|BEHIND THE GREEN DOOR|
|STORY BY DAVID McBRIDE
PHOTOGRAPHY BY DAVID McBRIDE AND CHRIS POH
|I don’t have the memory of my childhood that I wish I
had. My wife can remember every small detail, her 2nd grade
teacher’s name, what she got for Christmas when she was seven, and so
on. That’s not me. But December 8, 1980 is a date that will
never leave me. That’s the day John Lennon was killed outside his
home in Manhattan.
I will never forget, even as a child, how much his death crushed my mother and her sister. They were crying for someone they never met, but it was tears of pain and love. Why were they so moved by this man’s murder? I knew who he was, but I never really understood what he meant. From that moment on my curiosity for John Lennon took over. A reverence soon grew and it remains today. He is a major reason why I became a musician, and 27 years later, even in adulthood, I look to his music and words as a source of inspiration or comfort.
So when someone told me the EAR INN in Manhattan’s SoHo was once a favorite hangout of my hero, I had to go there. I had to sit at the bar he sat and walk on the floor he once stood. I can’t say I expected to have some epiphany or even experience some insight into Lennon’s motivations. I just had to say I was there.
I’m not sure what I expected to find when I reached this place. My mind was more focused on seeing what it is Lennon would have liked. I thought of all the times I saw him with a drink. I’ve never seen a beer in his hands, so this must not be a shot and beer joint. Was it a typical upscale Manhattan martini bar? Is this the type of place you needed to dress well to get in? Some place where the bouncer only lets the “in” folks through the door?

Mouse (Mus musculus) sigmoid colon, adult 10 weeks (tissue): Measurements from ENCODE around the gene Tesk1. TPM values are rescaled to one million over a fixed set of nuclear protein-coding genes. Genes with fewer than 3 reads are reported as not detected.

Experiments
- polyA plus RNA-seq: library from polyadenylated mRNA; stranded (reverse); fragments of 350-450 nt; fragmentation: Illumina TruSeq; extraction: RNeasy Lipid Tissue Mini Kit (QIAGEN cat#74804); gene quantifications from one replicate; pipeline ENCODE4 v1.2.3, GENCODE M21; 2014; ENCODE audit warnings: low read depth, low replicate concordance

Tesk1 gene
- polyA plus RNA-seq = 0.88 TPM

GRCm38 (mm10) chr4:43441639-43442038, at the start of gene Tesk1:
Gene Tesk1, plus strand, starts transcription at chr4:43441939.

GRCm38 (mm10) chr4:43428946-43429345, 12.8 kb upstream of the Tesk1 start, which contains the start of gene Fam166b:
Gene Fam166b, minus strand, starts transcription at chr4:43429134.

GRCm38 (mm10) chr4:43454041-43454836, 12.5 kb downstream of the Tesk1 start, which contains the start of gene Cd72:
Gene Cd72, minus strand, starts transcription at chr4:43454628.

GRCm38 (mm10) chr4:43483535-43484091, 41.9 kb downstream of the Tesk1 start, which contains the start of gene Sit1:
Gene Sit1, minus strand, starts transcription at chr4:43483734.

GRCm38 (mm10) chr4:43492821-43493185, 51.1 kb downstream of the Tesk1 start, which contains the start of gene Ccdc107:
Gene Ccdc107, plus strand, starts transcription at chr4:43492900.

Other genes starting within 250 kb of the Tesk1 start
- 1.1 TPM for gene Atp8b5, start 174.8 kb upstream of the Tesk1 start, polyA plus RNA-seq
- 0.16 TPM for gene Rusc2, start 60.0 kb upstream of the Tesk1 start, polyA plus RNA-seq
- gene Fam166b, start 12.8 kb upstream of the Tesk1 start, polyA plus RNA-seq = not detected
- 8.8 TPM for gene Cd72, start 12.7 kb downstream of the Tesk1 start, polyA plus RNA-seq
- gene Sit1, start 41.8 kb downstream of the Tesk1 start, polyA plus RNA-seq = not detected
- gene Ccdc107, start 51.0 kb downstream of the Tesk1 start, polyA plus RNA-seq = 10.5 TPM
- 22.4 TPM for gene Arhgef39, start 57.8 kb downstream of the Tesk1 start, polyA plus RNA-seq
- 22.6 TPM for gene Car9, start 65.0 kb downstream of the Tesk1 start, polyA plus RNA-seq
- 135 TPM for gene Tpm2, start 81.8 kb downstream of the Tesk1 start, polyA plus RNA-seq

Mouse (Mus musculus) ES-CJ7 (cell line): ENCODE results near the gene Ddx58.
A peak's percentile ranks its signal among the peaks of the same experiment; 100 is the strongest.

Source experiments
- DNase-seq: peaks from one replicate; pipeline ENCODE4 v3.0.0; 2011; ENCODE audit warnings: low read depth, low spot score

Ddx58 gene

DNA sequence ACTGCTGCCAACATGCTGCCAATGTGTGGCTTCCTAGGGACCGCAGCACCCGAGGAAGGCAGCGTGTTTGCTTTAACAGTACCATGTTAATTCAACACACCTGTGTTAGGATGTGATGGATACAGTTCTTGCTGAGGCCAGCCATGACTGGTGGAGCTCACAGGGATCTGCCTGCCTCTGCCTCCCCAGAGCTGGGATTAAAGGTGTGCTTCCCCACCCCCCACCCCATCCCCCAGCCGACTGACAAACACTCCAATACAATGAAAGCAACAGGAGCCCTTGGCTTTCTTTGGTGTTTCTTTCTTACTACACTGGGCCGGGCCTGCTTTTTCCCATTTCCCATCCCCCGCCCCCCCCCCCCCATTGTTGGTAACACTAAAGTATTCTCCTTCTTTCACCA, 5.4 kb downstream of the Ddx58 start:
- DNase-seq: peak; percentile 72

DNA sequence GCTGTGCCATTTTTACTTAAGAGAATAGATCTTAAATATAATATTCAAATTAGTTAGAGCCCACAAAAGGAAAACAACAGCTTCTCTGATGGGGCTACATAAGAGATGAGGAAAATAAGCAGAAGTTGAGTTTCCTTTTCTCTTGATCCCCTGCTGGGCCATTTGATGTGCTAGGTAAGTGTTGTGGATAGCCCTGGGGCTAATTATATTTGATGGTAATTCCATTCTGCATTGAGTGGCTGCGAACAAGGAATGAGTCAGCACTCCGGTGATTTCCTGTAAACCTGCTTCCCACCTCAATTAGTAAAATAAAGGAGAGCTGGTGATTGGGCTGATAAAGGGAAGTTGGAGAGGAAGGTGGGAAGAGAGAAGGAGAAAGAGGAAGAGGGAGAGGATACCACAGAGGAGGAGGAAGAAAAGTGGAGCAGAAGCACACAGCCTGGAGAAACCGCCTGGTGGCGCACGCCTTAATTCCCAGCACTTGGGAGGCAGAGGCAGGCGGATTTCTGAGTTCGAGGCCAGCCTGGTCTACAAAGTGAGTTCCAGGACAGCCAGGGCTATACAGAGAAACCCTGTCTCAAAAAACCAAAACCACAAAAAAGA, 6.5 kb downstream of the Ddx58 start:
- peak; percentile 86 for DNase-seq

But like nearly everything in New York, the EAR INN was full of surprises. When you see the pub from a block away, you can tell this is an unusually old building for this part of town. From the plaque outside, you are told this building is called the James Brown House and that it was built in 1817. It also sits on what once was the Hudson River shore, another fact marked outside, but the river is now a couple of blocks away. Surprisingly in almost 200 years neither the river nor the city’s development seems to have scarred it in the least.
James Brown was supposedly an African-American Revolutionary War veteran and an aide to George Washington. According to legend, he is he pictured on the famous Emanuel Leutze painting of the Delaware River crossing, but no one can say for sure. How this man’s house, a man who has all but slipped out of the history books, has survived nearly centuries of development in Manhattan is a wonder
WASHINGTON CROSSING THE DELAWARE BY EMANUEL LEUTZ
When I walked in every expectation was crumpled up and thrown onto Spring Street. It is neither the chic
The plaque outside was perhaps the only thing that made us feel we were in some historic landmark. From the bar, it is simply a bar. It is totally devoid of anything resembling cliché and looks nothing like a museum or re-creation. But it seems to represent its history as a speakeasy and dockside retreat by keeping that same feeling alive. The ceilings are low and the light is dim. It is the perfect place for someone like Lennon to sink out of the spotlight and blend in with a crowd that probably has more to think about than him
PLAQUE MARKING THE HUDSON'S FILLED-INBelieve it or not, I never actually verified if this was indeed a favorite hangout of John Lennon. The place was so unassuming and haunting that it didn’t seem to matter anymore. The EAR INN has a character all its own. It doesn’t need to stand on the backs of those who loved it to make others love it as well, and it doesn’t need to advertise its sorted history to get anyone’s attention. Its own blend of history, ambience and uniquely
SHORELINE WHERE THE EAR NOW STANDS
THE EAR INN
THE BAR AT THE EAR INN
HISTORY ABOUNDS IN THIS BAR ROOM AS DO RUMORS OF GHOSTS
ANCIENT BOTTLES DUG UP DURING A BASEMENT EXCAVATION
326 SPRING STREET
NEW YORK, NEW YORK 10013